With 1.1 million people deciding to switch to another bank in the past year, competition for your current account is stronger than ever.
Add to the mix a number of new challenger banks, which are preparing to launch over the next year, and the battle for your current account looks set to further intensify.
We have combined data showing the net gain (or loss) of customers by brand with the Smart Money People overall rating for current accounts. This shows correlation between the three banking brands which gained customers and those which have the highest rating on Smart Money People (see table below).
Source: Payments Council. The data provided is for the third full quarter of 2014 (between July 1 and September 30 2014 and is therefore six months in arrears) *The data for First Direct is included as part of the HSBC figures and therefore the net customer position of First Direct is not clear
Why do Halifax and Santander win?
Halifax has long offered an attractive monetary incentive to encourage switchers. With a £125 switching offer and a £5 a month reward, customers have clearly been attracted by the potential to earn up to £185 in their first year.
Despite being part of Lloyds Banking Group, the Halifax brand has also benefited by being seen as a challenger brand, devoid of the negative sentiment surrounding big banks like Lloyds, RBS, HSBC. In fact, a number of consumers still believe that the Halifax is a building society.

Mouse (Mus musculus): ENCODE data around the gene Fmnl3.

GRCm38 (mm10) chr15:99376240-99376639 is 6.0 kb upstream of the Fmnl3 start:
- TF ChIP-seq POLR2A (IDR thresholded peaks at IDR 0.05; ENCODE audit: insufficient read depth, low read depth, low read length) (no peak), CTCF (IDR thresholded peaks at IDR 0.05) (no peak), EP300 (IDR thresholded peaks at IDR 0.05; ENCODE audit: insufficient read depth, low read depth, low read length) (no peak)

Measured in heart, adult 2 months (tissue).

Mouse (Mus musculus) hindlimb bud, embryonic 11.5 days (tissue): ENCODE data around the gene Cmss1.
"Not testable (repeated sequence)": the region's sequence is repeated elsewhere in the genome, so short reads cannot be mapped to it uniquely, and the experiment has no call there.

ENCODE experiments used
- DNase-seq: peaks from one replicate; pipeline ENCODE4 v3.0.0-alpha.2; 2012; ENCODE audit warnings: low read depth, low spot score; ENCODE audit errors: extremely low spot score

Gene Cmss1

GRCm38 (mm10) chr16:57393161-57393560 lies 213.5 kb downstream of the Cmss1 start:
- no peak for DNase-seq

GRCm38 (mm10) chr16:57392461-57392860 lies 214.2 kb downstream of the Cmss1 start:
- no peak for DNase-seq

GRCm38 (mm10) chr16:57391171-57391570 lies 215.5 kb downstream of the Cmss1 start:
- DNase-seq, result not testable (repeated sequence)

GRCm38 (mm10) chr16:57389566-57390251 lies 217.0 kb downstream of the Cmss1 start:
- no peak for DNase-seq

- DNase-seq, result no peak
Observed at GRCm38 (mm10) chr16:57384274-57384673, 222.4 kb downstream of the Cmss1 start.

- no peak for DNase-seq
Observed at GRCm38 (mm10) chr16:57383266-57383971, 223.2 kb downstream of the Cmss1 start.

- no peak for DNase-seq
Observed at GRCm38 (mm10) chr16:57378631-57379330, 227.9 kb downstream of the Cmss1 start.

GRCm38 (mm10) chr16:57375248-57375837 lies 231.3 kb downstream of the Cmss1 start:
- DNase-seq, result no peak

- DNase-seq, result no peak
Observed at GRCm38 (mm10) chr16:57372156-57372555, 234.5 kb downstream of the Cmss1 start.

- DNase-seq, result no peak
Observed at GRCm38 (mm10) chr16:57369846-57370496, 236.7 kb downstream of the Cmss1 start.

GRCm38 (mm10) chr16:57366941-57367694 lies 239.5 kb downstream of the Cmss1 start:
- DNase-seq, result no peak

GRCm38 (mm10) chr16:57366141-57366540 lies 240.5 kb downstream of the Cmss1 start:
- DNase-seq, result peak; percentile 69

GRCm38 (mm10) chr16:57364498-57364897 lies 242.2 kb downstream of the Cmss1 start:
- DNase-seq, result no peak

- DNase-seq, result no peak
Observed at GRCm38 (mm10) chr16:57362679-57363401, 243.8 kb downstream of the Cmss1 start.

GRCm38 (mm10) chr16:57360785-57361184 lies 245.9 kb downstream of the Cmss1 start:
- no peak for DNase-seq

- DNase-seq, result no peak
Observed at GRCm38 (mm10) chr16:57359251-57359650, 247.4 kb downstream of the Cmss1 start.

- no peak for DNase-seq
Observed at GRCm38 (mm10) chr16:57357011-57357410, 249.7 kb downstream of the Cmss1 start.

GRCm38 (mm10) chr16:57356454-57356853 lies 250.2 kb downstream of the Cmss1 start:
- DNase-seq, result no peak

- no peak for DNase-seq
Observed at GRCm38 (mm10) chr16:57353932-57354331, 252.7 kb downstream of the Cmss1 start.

93% of switchers to Santander chose the 123 account which provides a 3pc interest on balances between £3,000 and £20,000, as well as up to 3pc cash back on household bills, for a monthly fee of £2. The 123 account remains one of the most innovative around and shows how customers can easily comprehend what is a fairly complex product. The 123 account is also widely believed to have helped Santander increase its cross-sell of other banking products, for example, mortgages and ISAs.
Is digital innovation the next frontier?
It’s not clear that customers are making banking provider decisions based on the digital capability of each brand. While some banks have a digital head start, for example Barclays, a clear differentiator has yet to be established.
Exciting customers looks set to be key, and there are some increasingly pioneering plans being developed, making digital innovation an important new frontier.